Disc brake

- Alfred Teves GmbH

An improved disc brake which avoids brake noises. Mass is added to one or both of the brake housing and the brake carrier to preclude the natural frequencies of several components from coinciding, thereby preventing noise in that resonant frequency.

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The present invention relates to disc brakes, in particular, for any possible design of motor vehicles.


Brake squeals or lower-frequency noises often occur in disc brakes. Attempts have been made previously to eliminate this, for example, by selecting proper brake lining materials or by applying an intermediate layer between the brake lining and the backing plate (West German Preliminary Published Patent Application No. 36 17 846).

Furthermore, U.S. Pat. No. 4,691,810 discloses that the brake shoe begins to vibrate, during braking, and that this vibration causes brake noises. That patent also explains that, during braking, a vibration node is formed in the center of the brake shoe and oscillation loops are formed in the area of the lateral guides of the brake shoe. To prevent brake squeal--at least on the indirectly actuated brake shoe--the patent teaches that the arms of the brake housing should be attached in a special manner to the backing plate of the non-piston-side brake shoe and that the force should be transmitted through this attachment. However, it has been impossible previously to avoid squealing of the piston-side lining by any measures of the above-described type.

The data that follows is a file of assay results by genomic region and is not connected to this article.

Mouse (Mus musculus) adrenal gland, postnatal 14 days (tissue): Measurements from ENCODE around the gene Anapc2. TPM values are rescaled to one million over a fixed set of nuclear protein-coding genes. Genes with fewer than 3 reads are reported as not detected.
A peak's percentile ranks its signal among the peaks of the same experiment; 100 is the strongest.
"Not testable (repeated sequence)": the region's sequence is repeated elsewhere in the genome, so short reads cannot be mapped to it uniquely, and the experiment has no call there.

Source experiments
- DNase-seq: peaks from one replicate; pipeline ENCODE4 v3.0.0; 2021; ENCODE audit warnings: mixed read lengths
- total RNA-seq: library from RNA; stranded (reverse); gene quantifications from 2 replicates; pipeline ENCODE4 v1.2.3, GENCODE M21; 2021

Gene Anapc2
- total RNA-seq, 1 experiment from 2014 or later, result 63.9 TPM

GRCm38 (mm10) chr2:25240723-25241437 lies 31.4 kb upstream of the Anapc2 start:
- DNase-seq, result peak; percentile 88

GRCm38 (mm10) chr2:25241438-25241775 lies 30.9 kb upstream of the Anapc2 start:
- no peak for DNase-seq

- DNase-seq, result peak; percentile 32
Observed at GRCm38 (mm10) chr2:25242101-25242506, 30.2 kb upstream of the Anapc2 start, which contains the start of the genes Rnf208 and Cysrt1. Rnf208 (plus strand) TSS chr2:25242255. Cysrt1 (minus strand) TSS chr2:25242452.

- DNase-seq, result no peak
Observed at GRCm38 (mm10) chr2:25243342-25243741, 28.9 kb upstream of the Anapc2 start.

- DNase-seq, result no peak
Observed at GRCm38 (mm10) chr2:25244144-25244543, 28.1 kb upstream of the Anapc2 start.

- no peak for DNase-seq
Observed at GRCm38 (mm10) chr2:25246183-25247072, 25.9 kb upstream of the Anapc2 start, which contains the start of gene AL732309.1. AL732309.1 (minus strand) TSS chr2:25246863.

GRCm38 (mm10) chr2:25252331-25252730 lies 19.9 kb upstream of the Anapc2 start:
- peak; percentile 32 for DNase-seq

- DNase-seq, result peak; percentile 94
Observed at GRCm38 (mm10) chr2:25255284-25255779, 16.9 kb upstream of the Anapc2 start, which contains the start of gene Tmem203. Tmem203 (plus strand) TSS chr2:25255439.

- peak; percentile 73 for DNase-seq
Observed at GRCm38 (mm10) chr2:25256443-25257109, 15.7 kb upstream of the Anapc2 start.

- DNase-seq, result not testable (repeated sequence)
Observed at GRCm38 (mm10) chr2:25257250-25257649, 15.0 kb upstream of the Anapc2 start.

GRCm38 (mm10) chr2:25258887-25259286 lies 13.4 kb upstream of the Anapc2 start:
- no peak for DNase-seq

Therefore, it is the object of the present invention to effectively and permanently prevent brake noises in disc brakes using the parts previously employed in the brake.

This object is achieved by taking one or more of several measures, independently or in combination. The various solutions are all based on the same principle. In most cases, brake noise is caused by the coincidence of the resonance frequencies of all or several of the components. Squealing usually occurs at the common natural frequency. If the mass of one or more of the components is changed, by adding extra mass, it will also be possible to shift the natural frequencies relative to one another. Ideally, they can be adjusted such that they will not mutually influence and, above all, will not reinforce one another.

In one embodiment of the present invention, the extra masses are advantageously arranged in fixed-caliper type disc brakes on the housing in the circumferential direction, so that they are positioned radially next to the brake disc and, therefore, they do not require any additional mounting space within the wheel rim contour.

In a second embodiment, the extra mass is advantageously arranged in so-called internally straddling disc brakes on the side of the brake housing facing the center of the vehicle. This is a particularly space-saving measure.

An elastic adhesive layer can be used to cement extra masses, to prevent low frequency noises during braking. The inversely phased oscillation of the component and the extra masses allows the vibration to be greatly damped, so that it will disappear rapidly.